ne vicnigan vaiiy-bunday, ctober 1, 1978-Page 3
trYOU SEE SE.A RPEN CLL Z.DAJLY
Red China marked its 19th anniversary with an announcement
that Mao's 26-month-old purge was to be widened to "purify" the 17
milion members of the Chifiese Communisty party. Also on Oct. 1,
1968, presidential candidate George Wallace travelled to Flint and at-
tacked the Supreme Court and "federal bureaucracy in general." Said
Wallace to a bearded protestor: "You'd better have your say now,
because when I become president you'll be all through in this coun-
The hand-shake shuffle
It looked for a while as though it would be a big day for the two
U.S. Senate candidates: Democrat Carl Levin was slated for a Far-
mers' Market appearance, followed by a hand-shaking session at the
Duke game; and incumbent Robert Griffin had also planned to
promote his campaign just before kick-off time at the stadium. Well,
Levin showed up yesterday morning to compete with tomatoes for the
attention of potential voters-only to discover he couldn't politick-un-
der the Market roof. He resigned himself to grabbing hands as shop-
pers left the market burdened with bags of apples and cabbage. But,
politics being what it is, things evened out. A careful half-hour search
for Griffin at the announced gate revealed only his stickers (including
a mysterious "I urge you to vote for Bob Griffin," without any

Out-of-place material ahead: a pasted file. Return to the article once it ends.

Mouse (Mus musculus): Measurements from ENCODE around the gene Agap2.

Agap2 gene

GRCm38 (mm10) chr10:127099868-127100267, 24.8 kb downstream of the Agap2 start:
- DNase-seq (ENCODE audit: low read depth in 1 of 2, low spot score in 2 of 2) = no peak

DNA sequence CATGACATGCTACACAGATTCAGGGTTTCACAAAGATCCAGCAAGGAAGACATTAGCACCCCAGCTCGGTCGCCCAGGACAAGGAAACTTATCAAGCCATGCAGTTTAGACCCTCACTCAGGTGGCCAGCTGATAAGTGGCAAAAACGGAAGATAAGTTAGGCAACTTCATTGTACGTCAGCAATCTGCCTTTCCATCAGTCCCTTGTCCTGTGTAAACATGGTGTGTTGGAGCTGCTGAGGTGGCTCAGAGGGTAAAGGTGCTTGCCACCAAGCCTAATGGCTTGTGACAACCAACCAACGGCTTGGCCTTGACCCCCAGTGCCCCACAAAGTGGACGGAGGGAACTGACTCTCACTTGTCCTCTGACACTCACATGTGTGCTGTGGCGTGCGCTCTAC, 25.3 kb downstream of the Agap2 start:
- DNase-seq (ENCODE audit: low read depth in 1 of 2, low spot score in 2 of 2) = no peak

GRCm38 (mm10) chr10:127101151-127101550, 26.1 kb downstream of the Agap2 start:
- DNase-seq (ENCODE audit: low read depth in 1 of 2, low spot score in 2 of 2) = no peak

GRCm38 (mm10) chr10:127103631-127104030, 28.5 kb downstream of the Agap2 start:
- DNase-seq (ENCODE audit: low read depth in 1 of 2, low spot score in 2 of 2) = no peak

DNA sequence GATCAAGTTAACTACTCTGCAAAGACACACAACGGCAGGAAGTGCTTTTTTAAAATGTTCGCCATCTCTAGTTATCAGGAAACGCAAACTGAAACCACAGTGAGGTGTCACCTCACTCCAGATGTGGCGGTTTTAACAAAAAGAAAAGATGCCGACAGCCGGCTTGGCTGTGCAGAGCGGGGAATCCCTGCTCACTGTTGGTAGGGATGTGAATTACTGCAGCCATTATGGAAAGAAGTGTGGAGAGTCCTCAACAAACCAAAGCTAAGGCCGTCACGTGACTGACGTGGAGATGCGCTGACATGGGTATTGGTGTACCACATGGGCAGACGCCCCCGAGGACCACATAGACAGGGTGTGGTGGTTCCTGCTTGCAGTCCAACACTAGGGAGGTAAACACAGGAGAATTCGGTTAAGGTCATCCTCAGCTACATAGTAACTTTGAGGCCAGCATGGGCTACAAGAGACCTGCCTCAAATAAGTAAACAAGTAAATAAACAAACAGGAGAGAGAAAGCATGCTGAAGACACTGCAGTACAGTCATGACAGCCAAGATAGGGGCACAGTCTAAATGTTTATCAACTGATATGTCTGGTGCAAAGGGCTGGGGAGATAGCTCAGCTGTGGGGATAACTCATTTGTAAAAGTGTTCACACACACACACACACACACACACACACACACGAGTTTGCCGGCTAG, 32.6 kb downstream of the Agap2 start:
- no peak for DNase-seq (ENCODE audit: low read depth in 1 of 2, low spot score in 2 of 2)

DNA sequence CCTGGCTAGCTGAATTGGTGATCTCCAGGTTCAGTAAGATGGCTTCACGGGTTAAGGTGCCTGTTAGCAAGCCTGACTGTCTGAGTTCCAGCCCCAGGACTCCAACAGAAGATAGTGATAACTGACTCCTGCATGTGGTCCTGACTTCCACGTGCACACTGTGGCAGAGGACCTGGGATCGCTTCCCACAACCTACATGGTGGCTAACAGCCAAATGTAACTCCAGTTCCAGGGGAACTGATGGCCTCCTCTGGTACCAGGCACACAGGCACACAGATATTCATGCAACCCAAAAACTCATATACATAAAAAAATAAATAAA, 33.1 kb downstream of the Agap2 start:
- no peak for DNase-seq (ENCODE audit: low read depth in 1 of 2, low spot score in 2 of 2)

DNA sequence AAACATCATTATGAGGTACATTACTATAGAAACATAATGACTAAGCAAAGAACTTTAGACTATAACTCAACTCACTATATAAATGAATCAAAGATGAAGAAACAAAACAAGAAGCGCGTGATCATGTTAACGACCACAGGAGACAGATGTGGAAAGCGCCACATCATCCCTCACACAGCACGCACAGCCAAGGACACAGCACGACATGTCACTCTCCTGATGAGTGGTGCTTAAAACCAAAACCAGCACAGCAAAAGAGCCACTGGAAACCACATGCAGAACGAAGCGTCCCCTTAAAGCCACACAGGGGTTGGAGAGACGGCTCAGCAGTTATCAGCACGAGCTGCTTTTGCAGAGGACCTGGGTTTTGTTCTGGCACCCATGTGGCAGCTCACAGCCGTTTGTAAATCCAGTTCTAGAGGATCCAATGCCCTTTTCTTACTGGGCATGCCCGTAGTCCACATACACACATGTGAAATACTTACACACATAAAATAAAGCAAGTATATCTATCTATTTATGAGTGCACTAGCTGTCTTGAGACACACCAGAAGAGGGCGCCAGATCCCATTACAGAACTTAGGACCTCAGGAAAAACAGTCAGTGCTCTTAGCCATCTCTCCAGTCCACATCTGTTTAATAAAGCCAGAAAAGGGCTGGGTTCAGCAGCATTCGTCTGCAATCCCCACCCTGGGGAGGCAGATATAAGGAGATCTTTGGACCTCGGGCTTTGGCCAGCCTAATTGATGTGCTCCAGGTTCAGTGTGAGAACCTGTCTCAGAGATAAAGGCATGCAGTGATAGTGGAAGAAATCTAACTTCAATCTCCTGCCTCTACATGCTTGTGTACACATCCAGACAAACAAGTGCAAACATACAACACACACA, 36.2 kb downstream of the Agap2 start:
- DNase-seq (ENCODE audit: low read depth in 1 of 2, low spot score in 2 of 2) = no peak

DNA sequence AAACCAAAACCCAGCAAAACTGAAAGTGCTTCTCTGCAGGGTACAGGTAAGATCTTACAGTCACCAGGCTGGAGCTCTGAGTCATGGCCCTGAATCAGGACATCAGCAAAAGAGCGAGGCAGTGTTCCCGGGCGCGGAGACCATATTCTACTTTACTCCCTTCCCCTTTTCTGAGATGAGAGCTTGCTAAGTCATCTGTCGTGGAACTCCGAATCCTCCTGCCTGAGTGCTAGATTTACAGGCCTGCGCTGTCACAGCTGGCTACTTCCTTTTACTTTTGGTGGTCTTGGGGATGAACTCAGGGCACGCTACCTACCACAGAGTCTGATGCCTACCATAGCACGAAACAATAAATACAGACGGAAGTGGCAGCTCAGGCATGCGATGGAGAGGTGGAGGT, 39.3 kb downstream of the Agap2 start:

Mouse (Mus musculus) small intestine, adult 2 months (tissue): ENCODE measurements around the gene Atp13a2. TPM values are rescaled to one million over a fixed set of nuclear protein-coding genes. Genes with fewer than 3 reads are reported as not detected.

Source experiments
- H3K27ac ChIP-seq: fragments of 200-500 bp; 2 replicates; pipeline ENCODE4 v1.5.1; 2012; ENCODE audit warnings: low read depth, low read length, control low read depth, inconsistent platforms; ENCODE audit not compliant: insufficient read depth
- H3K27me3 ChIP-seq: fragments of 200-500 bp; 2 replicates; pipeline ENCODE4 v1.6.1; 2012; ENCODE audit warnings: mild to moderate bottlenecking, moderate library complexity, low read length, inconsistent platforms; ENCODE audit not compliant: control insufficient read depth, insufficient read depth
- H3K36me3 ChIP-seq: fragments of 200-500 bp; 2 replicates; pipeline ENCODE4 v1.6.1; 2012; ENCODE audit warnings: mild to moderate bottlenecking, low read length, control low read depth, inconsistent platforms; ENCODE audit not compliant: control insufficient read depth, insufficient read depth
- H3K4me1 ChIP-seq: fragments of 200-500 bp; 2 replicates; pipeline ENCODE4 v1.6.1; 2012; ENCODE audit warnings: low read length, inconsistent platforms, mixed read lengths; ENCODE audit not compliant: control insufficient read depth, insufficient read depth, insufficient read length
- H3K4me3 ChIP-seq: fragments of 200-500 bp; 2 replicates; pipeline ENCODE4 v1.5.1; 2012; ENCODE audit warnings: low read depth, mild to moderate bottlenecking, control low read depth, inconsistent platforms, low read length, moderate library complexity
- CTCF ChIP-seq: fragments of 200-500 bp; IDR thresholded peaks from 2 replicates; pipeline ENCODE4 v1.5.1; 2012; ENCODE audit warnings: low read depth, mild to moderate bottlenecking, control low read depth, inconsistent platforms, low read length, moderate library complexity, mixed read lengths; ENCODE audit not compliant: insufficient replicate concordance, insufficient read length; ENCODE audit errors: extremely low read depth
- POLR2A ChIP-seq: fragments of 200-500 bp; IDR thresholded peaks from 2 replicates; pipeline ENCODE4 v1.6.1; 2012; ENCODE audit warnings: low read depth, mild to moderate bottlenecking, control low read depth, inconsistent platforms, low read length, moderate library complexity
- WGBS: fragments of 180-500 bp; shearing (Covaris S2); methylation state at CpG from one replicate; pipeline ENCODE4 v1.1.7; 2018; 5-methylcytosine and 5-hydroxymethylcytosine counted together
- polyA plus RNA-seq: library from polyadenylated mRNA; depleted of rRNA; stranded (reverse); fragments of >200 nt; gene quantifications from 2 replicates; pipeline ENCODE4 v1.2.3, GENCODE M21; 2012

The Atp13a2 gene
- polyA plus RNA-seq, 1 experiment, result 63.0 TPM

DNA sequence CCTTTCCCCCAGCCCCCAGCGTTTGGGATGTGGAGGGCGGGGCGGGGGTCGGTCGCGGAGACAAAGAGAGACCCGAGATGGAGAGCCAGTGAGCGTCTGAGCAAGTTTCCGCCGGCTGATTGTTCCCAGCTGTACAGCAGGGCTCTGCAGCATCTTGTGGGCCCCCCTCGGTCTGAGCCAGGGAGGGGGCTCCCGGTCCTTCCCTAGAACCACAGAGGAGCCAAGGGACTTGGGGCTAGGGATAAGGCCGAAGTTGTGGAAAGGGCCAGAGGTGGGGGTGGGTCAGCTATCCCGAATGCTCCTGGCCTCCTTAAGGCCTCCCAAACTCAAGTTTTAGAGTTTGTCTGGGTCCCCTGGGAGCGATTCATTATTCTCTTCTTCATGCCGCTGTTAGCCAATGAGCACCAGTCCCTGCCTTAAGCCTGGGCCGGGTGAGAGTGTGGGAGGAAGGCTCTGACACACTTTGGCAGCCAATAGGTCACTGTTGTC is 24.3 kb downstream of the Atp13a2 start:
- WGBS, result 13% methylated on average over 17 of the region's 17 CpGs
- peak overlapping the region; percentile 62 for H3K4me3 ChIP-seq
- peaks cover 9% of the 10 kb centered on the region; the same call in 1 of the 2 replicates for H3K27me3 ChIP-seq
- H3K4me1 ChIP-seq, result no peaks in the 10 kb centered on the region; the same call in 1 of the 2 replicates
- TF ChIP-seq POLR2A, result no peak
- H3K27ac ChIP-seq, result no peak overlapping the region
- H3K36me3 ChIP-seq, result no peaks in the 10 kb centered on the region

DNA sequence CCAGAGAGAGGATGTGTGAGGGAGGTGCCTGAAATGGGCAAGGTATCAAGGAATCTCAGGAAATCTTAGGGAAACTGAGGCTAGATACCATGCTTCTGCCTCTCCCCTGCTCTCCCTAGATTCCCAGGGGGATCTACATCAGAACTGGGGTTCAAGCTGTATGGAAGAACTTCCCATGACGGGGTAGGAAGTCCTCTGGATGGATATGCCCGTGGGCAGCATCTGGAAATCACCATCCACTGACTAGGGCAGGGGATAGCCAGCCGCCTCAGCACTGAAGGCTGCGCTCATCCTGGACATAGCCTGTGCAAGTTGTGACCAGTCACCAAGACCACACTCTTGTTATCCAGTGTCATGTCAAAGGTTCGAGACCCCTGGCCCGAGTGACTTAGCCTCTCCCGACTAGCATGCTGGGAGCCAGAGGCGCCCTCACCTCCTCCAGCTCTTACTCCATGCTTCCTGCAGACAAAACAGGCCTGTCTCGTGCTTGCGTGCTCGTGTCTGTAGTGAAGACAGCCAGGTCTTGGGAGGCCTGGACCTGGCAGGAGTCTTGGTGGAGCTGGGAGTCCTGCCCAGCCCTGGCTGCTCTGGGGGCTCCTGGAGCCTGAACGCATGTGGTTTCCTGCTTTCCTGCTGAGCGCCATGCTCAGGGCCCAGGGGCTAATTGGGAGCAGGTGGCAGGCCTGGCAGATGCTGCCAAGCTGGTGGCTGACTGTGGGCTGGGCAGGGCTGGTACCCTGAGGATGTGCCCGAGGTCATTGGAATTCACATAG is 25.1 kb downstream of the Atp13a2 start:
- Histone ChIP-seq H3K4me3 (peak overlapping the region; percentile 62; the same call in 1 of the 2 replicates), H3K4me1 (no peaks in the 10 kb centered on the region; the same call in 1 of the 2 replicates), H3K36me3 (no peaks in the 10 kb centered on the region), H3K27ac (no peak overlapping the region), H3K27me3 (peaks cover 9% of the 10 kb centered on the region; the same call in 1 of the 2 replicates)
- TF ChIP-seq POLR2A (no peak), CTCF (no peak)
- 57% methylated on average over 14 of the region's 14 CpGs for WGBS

reference to the speaker). No Griffin. And Levin? Oh, he had decided
to go talk to steelworkers instead. Ann Arbor's too much trouble.
Happenings . .
... begin today with a 25 kilometer March of Dimes Bike-a-thon
at 9 a.m. The bikers are meeting at the corner of N. University and
State Streets; then at 11:30, poli-sci. students and faculty are meeting
in front of the Union for a departmental picnic in Dexter-Huron Metro
Park; the second and final day of the annual Fall Art Fair and the fir-
st-ever Michigan Union Arts Open House will open at 10 a.m. and run
through 6 p.m. in and around the Union. Today's demonstrations at the
fair include printmaking at 1 p.m., leaded glass at 2 p.m., batik at 3 to
5 p.m., and weaving, also at 3. Move on to an introductory lesson on
Siddha mediatation at the Siddah Yoga Dham, 1520 Hill St. at 2:30;
then at 4, the School of Music will present "Encores From In-
terlochen" in Rackham Auditorium; and Hillel will celebrate the
Jewish New Year with orthodoz services at 7 p.m. and reform services
at 8 p.m., at 1429 Hill St., and conservative services will be held at the
Mendelssohn Theatre in the League at 7:30 p.m....
.. on Monday, happenings begin at the Student Publications